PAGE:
Critical care (London, England) 2018 03 2322(1) 80 doi 10.1186/s13054-018-2002-4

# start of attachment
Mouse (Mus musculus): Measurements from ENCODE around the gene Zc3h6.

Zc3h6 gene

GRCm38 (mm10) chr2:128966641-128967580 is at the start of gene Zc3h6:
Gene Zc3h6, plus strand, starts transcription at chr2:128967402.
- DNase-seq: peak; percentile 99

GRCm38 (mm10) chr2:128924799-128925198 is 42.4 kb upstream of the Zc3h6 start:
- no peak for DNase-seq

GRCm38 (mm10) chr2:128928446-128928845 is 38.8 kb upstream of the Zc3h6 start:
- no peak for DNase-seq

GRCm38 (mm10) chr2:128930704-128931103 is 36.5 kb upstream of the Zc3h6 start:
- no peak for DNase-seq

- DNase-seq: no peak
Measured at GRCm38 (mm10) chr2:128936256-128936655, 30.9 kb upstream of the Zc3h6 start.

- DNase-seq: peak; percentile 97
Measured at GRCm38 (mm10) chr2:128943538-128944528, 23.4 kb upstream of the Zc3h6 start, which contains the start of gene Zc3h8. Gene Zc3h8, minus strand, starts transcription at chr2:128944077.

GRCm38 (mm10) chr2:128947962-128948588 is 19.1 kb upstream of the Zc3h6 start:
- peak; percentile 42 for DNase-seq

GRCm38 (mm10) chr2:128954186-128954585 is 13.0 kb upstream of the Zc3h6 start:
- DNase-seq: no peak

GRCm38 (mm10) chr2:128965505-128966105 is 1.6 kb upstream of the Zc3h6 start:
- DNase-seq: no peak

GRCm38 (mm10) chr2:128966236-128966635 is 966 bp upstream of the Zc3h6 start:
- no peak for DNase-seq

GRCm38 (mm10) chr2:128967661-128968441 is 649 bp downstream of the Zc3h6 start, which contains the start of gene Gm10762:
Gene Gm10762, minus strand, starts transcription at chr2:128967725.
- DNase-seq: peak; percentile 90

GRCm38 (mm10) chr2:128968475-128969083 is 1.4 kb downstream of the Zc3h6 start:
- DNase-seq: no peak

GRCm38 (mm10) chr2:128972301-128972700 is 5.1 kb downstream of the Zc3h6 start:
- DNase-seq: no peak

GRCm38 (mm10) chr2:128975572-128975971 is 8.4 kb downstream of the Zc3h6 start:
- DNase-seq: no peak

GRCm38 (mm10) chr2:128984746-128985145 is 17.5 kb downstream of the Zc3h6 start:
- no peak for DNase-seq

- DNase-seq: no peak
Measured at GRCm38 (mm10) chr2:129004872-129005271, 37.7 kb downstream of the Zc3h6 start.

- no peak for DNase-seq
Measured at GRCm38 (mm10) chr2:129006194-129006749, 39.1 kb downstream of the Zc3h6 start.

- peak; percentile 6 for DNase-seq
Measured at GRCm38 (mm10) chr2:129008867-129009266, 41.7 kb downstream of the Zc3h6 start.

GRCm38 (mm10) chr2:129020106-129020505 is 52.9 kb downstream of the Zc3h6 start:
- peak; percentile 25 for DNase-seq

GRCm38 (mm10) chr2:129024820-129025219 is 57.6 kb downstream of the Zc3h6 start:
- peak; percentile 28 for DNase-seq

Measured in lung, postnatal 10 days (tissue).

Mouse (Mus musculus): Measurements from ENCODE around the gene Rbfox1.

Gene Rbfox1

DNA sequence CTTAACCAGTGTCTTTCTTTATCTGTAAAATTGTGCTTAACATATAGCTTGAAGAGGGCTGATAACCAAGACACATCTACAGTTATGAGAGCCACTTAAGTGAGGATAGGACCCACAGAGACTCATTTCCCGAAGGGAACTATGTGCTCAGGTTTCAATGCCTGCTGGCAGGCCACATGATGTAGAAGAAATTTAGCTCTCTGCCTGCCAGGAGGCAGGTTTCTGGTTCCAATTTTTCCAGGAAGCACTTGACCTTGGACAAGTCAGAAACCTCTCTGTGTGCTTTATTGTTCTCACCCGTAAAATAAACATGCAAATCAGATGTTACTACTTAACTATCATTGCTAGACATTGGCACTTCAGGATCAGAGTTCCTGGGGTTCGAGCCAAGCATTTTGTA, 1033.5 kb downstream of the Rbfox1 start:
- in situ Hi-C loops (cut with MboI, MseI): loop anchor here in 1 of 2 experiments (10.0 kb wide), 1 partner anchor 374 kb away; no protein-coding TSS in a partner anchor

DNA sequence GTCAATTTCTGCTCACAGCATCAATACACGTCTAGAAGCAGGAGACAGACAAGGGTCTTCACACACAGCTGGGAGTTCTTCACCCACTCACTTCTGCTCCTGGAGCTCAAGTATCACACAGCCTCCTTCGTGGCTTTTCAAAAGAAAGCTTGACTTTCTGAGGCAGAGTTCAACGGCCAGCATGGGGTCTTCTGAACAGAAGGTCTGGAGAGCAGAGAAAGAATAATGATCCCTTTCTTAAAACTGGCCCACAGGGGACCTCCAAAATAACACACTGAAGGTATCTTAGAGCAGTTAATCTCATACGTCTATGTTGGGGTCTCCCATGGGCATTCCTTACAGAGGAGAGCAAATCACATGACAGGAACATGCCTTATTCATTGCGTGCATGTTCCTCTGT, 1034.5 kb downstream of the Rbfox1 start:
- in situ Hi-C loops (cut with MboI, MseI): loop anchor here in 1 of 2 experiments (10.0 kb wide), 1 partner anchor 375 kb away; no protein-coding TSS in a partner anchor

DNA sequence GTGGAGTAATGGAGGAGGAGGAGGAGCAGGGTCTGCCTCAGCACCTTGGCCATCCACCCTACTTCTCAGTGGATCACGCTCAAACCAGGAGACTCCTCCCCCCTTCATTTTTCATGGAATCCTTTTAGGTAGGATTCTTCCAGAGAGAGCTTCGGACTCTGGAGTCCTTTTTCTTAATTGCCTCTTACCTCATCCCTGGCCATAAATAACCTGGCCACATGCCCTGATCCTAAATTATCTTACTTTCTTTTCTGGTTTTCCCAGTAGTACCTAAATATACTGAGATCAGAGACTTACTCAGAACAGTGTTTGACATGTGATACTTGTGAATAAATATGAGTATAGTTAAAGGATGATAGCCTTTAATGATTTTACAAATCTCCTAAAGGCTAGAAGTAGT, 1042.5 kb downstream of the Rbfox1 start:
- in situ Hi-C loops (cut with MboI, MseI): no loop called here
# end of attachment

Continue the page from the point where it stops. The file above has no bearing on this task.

Idiopathic pulmonary fibrosis (IPF) is a fibrotic lung disease characterized by progressive loss of lung function and poor prognosis. The so-called acute exacerbation of IPF (AE-IPF) may lead to severe hypoxemia requiring mechanical ventilation in the intensive care unit (ICU). AE-IPF shares several pathophysiological features with acute respiratory distress syndrome (ARDS), a very severe condition commonly treated in this setting.A review of the literature has been conducted to underline similarities and differences in the management of patients with AE-IPF and ARDS.During AE-IPF, diffuse alveolar damage and massive loss of aeration occurs, similar to what is observed in patients with ARDS. Differently from ARDS, no studies have yet concluded on the optimal ventilatory strategy and management in AE-IPF patients admitted to the ICU. Notwithstanding, a protective ventilation strategy with low tidal volume and low driving pressure could be recommended similarly to ARDS. The beneficial effect of high levels of positive end-expiratory pressure and prone positioning has still to be elucidated in AE-IPF patients, as well as the precise role of other types of respiratory assistance (e.g., extracorporeal membrane oxygenation) or innovative therapies (e.g., polymyxin-B direct hemoperfusion). The use of systemic drugs such as steroids or immunosuppressive agents in AE-IPF is controversial and potentially associated with an increased risk of serious adverse reactions.Common pathophysiological abnormalities and similar clinical needs suggest translating to AE-IPF the lessons learned from the management of ARDS patients. Studies focused on specific therapeutic strategies during AE-IPF are warranted.